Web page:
Invasive Species Compendium

Detailed coverage of invasive species threatening livelihoods and the environment worldwide

Abstract

Demographic characteristics of two freshwater cyclopoid copepods in Mexico, fed a plankton diet: the native Mesocyclops longisetus Thiébaud and the invasive Mesocyclops pehpeinsis Hu.

Abstract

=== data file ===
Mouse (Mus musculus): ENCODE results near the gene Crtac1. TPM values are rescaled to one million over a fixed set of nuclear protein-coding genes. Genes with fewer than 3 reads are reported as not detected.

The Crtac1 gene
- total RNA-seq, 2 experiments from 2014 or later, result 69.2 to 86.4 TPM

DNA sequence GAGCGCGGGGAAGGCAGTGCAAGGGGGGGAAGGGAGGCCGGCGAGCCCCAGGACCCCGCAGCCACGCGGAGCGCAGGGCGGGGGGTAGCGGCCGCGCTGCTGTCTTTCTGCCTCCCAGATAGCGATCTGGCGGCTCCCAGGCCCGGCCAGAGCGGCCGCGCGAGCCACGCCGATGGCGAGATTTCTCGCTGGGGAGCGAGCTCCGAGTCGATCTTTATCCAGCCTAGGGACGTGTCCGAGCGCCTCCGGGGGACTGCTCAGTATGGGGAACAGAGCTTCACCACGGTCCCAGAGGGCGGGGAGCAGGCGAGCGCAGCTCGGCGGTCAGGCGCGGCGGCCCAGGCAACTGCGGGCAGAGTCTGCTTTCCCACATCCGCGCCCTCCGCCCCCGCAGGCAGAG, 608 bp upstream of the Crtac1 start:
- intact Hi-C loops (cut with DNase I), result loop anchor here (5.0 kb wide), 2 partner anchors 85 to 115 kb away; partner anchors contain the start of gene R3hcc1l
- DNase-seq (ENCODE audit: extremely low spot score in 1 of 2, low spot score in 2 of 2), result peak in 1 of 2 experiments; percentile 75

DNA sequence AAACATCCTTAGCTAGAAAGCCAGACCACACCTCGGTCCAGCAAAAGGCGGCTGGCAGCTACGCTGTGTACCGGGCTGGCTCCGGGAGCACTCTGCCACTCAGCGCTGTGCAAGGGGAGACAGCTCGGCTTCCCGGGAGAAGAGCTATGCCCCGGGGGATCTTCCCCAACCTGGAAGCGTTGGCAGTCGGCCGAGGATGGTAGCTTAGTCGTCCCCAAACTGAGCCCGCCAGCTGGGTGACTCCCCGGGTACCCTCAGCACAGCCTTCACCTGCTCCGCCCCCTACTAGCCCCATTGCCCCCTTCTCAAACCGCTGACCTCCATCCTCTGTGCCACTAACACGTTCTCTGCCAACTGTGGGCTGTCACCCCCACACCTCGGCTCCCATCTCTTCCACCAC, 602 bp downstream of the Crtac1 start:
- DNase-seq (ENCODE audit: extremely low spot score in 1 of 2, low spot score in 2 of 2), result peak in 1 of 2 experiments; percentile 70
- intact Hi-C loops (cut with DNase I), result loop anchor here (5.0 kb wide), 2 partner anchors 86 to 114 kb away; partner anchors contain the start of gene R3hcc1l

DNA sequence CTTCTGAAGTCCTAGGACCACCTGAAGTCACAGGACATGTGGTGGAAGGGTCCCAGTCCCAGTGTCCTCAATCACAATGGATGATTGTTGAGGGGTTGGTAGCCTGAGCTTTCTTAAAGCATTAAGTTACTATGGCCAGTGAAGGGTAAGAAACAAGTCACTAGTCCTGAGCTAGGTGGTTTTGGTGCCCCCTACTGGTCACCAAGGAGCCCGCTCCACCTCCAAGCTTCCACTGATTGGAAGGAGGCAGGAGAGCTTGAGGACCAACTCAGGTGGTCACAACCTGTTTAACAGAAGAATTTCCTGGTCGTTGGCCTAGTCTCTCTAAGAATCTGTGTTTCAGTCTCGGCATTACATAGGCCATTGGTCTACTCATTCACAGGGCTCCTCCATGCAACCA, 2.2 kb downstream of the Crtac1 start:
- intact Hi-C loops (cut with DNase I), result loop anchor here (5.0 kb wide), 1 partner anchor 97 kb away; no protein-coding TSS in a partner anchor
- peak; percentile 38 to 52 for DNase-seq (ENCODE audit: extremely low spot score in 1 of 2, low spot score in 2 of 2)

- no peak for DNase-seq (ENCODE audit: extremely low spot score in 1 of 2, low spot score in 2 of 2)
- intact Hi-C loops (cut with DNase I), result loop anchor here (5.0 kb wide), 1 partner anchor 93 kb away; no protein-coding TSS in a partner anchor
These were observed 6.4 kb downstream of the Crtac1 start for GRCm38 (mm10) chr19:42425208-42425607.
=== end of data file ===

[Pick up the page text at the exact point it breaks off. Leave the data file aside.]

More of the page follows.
The introduction of exotic species often results in a loss of biodiversity. Mexico has 4 invasive species of freshwater cyclopoid copepods: Thermocyclops crassus, Mesocyclops aspericornis, M. thermocyclopoides, and M. pehpeiensis. The Asian cyclopoid M. pehpeiensis is now established in several lakes and rivers in Mexico, but how it might compete with native species and potentially change the structure of plankton communities is unknown. Some insights might be obtained from a study of its demography compared to that of a native species. We compared the life cycle parameters of the native Mesocyclops longisetus and the exotic invasive species M. pehpeiensis in separate cultures. Four treatments were set up with 2 densities of Plationus patulus (Rotifera) individuals (1 and 4 m L-1) and 2 concentrations of Scendesmus acutus (Chlorophyte) cells (0.5 × 106 and 1.5 × 106 mL-1). Both species survived and reproduced in the treatment of 4 mL-1 of P. patulus individuals + 0.5 × 106 mL-1 of S. acutus cells. Mesocyclops pehpeiensis had common characteristics in successful invasive species: short generation time, high reproductive capacity, and a wide dietary range. At low rotifer densities, M. pehpeiensis had a higher population growth rate (0.12 d-1) compared to M. longisetus (0.08-0.10 d-1). M. pehpeiensis is likely to outcompete M. longisetus, especially under food-limited conditions, and most likely expand its range in Mexico.